Have you ever felt like your boobs are bigger than usual in the days leading up to your period? During this time of the month, you may have even noticed that your bra cups fit a little snugger too.
Well, in case you didn't know, breast swelling is an actual PMS symptom — one that's quite common and may be accompanied by a little tenderness.
So what causes breasts to enlarge during this time? It's the work of hormones.
"Before your period, your breast tissue is becoming more sensitive to changes in hormone levels," Staci Tanouye, MD, a board-certified ob-gyn and U by Kotex partner, explained. "Hormonal changes that occur before and during your period can cause bloating and swollen breasts among other side effects."
As you may have noticed, this is just a temporary PMS side effect. According to Sarah Yamaguchi, MD, FACOG, a board-certified gynaecologist at DTLA Gynecology in Los Angeles, breast swelling usually goes down once the period begins. And while it is considered a common PMS side effect, she mentioned that not everyone experiences the same severity.
If the tenderness that can accompany the swelling is bothering you, there are a few things you can do to help ease the discomfort.
"Cutting back on salt and caffeine can sometimes help with pain," Dr. Tanouye said. She also mentioned that loose clothing and over-the-counter pain relief medication may help in alleviating symptoms. (Remember to speak with your doctor before taking any new medications.)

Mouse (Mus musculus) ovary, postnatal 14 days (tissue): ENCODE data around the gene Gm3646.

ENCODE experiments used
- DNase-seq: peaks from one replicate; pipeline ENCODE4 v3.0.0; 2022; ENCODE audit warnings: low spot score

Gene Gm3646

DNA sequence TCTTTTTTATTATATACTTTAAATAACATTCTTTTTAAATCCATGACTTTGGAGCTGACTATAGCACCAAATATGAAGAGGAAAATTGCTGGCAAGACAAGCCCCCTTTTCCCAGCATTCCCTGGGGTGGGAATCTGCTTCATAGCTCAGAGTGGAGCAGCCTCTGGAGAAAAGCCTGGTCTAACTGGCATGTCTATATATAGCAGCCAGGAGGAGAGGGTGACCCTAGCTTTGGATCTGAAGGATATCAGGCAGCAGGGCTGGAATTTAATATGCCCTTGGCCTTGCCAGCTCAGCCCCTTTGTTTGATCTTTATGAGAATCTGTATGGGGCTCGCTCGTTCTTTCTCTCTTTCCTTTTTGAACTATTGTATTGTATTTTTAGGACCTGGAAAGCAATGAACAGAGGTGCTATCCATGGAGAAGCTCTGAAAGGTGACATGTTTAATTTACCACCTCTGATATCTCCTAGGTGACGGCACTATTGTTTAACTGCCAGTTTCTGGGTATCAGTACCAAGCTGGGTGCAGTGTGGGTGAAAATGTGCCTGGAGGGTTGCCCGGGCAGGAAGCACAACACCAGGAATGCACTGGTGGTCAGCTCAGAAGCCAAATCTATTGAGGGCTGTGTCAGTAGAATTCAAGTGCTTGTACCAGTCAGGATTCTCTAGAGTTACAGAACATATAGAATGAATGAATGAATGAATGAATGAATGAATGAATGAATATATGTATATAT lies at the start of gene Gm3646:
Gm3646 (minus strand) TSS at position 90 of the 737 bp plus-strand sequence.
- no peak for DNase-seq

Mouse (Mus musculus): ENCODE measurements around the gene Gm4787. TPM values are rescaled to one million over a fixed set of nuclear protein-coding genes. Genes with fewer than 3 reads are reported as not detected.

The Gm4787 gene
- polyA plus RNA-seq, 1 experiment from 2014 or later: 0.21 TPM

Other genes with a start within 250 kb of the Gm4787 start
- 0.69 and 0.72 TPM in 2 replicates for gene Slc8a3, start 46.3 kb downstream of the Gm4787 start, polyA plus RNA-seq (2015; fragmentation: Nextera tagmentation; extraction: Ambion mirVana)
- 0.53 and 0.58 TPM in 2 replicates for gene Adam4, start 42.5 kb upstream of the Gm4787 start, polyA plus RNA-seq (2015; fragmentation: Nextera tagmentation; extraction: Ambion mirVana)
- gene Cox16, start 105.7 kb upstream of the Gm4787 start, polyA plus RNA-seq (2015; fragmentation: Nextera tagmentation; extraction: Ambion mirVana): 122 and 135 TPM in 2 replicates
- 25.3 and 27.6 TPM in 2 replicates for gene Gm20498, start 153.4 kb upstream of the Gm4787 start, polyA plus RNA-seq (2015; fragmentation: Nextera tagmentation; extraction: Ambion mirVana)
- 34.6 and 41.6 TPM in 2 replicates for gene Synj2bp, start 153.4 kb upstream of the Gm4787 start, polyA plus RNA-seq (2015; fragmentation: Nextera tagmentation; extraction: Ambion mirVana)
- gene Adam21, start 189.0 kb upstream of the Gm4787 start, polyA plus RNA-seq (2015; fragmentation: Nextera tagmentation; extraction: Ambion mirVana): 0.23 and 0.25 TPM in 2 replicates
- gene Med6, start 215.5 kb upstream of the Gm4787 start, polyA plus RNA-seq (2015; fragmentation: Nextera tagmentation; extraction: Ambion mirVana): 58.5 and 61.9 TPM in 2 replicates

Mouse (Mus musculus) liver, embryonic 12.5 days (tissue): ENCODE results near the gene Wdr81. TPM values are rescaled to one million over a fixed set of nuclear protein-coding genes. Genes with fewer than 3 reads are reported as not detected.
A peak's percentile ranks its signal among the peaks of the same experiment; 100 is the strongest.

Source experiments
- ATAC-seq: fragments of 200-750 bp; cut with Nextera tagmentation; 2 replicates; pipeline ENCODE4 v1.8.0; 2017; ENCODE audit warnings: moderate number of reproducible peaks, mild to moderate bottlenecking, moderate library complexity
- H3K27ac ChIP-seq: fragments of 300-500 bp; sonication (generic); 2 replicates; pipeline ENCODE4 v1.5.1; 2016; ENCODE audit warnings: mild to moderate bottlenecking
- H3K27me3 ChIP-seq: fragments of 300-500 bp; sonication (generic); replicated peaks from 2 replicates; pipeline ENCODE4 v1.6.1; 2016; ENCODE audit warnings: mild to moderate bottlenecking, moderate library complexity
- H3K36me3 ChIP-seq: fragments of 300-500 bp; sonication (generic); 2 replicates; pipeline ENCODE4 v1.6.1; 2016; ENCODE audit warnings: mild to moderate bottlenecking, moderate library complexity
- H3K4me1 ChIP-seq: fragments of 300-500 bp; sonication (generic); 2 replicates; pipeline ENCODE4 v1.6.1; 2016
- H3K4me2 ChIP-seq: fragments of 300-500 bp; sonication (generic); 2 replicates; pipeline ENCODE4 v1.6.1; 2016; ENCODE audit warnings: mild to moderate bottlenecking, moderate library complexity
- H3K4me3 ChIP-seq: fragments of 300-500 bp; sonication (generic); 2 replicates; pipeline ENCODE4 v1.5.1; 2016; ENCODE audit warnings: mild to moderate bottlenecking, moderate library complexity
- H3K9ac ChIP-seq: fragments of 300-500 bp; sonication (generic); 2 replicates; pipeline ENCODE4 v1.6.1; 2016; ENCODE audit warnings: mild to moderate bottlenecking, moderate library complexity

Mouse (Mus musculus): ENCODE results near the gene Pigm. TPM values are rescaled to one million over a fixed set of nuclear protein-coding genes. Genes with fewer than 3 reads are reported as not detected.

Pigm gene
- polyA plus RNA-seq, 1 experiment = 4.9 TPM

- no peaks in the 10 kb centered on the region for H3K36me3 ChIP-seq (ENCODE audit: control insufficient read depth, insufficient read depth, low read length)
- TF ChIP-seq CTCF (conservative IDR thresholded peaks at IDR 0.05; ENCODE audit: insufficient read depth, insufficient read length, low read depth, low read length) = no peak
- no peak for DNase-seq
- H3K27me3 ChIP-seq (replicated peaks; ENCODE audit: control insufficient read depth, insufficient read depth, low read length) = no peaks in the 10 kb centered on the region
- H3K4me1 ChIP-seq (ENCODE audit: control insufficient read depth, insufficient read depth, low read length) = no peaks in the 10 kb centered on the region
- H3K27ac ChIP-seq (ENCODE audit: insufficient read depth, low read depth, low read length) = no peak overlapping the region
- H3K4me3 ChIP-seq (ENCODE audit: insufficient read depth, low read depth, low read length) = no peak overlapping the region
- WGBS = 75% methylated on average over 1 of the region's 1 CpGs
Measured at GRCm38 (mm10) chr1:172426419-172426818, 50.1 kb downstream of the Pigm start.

Opting for different undergarments during this time of the month could be beneficial too. "I recommend a well-fitting bra which is sometimes a different size. It should also have good support," Dr. Yamaguchi said.
Though breast swelling and breast tenderness typically resolve once menstruation occurs, never hesitate to bring up any and all concerns with your doctor. Dr. Tanouye mentioned that if your breast swelling and tenderness are persistent and accompanied by a missed period, check in with your healthcare provider and consider taking a pregnancy test.
She also mentioned that scheduling regular visits with an gynaecologist and a GP can help identify anything that may be abnormal.